Pentose: A pentose is a monosaccharide carbohydrate which contains five carbon atoms in its primary chain. The nucleotides are composed by the pentose sugar ribose (C5H10O5) and deoxy-ribose (C5H10O4) and they make up the nucleic acids such as DNA and RNA. Pentoses have a higher metabolic strength than hexoses. Some important other pentoses are ribulose, arabinose, xylulose, lyxose, etc.
Hexose: It is a monosaccharide carbohydrate which contains six carbon atoms in its primary chain with chemical formula is C6H12O6. Hexoses are classified by the functional group into aldohexoses and ketohexoses. In this case, aldohexoses possess an aldehyde (-CHO) group at position 1, while ketohexoses have a ketone (RCR') group at position 2. The example of hexose sugar is glucose which is the most abundant carbohydrate in nature. It provides energy sources to all living cells. Other important hexose sugars are fructose, mannose, galactose, etc.
Heptose: It is a monosaccharide carbohydrate which contains seven carbon atoms. Heptoses are classified by the functional group into aldoheptoses and ketoheptoses. In this case, aldoheptoses possesses either an aldehyde (-CHO) group at position 1, while ketoheptoses have a ketone ( RCR') group at position 2. Some examples of heptoses are sedoheptulose or D-altro-heptulose and mannoheptulose, etc.
2. Oligosaccharides (Gr. Oligo=less; sacchar=sugar):
It is a complex carbohydrate which can be hydrolyzed by acids into 2-10 simple units of monosaccharides. These carbohydrates are soluble in water, sweet in taste and able to form a callus. They can be further divided into various subcategories such as disaccharides, trisaccharides, and tetrasaccharides, etc.
Disaccharides: It is the most important oligosaccharide which contains 2 units of monosaccharides. Sucrose is disaccharides which can be hydrolyzed and gives one molecule of glucose and fructose while maltose gives two molecules of glucose only on hydrolysis.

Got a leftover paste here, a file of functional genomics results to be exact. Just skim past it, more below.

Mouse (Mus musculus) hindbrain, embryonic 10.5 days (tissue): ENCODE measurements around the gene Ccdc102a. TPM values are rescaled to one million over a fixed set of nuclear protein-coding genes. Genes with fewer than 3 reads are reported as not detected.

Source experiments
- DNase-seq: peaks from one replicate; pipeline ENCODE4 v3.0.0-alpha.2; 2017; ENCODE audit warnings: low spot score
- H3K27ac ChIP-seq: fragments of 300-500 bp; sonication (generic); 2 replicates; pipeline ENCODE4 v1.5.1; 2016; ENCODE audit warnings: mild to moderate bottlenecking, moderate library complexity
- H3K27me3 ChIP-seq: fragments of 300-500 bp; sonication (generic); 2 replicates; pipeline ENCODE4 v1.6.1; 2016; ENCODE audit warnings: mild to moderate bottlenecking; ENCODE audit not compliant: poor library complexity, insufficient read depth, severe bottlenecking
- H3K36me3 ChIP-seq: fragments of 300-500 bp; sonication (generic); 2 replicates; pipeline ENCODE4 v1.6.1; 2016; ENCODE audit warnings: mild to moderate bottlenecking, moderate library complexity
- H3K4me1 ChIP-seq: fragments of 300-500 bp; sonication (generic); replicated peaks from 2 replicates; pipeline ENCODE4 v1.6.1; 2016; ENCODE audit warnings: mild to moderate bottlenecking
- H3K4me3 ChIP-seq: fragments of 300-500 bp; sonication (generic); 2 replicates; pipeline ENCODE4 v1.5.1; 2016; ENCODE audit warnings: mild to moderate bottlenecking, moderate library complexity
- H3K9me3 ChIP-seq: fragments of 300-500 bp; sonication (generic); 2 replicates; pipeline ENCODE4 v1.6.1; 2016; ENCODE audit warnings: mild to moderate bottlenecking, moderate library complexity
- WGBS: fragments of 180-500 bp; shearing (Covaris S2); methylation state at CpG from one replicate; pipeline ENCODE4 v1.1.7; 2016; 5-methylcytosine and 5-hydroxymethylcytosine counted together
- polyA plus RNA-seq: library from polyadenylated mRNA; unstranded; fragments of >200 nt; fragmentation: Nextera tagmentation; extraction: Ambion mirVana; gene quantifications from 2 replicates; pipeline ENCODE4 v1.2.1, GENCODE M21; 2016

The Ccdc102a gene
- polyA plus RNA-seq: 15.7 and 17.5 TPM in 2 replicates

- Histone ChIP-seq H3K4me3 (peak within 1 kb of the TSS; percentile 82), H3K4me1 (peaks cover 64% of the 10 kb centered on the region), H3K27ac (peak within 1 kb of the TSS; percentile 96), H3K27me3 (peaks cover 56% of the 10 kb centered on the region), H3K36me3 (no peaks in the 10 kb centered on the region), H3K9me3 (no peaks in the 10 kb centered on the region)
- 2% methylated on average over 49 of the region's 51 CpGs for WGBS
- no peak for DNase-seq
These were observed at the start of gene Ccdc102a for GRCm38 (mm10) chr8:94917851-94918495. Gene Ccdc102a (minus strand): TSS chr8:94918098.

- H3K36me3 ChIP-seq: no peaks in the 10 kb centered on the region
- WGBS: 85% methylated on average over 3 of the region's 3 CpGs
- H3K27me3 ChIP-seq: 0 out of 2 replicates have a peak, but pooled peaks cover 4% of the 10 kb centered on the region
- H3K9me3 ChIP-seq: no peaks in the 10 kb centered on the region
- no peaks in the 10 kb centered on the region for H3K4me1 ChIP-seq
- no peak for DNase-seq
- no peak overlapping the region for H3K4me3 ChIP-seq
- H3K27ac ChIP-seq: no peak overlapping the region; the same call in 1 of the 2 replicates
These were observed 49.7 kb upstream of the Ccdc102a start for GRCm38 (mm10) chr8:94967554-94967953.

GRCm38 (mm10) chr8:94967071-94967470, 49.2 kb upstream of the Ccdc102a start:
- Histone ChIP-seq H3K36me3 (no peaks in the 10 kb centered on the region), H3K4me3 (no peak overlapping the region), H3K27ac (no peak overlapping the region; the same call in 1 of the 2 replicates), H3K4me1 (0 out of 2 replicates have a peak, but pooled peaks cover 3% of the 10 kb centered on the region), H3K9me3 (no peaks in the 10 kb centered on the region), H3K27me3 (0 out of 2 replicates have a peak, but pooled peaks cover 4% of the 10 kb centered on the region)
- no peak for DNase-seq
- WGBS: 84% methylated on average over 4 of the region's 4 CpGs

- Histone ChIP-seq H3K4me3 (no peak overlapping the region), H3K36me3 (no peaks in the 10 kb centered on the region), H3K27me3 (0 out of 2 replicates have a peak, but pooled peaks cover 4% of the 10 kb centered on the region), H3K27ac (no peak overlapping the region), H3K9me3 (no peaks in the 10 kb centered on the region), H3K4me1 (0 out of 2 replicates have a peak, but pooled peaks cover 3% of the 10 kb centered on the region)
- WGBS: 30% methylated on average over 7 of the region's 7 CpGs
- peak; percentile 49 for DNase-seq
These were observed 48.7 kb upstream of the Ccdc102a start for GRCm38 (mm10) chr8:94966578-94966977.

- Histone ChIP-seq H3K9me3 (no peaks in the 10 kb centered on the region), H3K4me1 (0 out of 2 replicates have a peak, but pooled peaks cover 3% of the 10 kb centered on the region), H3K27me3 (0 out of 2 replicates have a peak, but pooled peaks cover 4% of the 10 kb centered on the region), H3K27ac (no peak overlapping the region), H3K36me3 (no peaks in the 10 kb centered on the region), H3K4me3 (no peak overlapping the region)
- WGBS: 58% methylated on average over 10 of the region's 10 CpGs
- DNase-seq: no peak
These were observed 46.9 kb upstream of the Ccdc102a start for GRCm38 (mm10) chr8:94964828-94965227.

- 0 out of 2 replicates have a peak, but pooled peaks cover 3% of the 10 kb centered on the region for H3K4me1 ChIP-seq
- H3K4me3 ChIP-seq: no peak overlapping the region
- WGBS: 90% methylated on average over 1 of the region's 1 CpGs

Trisaccharides: If the carbohydrates give three molecules of monosaccharides on hydrolysis with the same or different, then it is known as trisaccharides. Raffinose is a trisaccharide which is composed of one fructose, one glucose, and one galactose molecules. Other common trisaccharides are maltotriose, maltotriulose, etc.
Tetrasaccharides: If the carbohydrates give four molecules of monosaccharides on hydrolysis with the same or different, then it is known as tetrasaccharides. The general formula of tetrasaccharide is C24H42O21. Stachyose is an example of tetrasaccharide which gives one molecule of glucose, one molecule of fructose and two molecules of galactose on hydrolysis.
3. Polysaccharides(Gr. Poly=many; sacchar=sugar):
A polysaccharide is a large molecule which is made up of many monosaccharide units. In this case, monosaccharides are bound together by glycosidic linkage. During hydrolysis, polysaccharides are broken down into monosaccharides or oligosaccharides. A polysaccharide is also known as a glycan. A polysaccharide can be a homopolysaccharide when it contains the same molecules of monosaccharides or heteropolysaccharides when it contains varieties monosaccharides.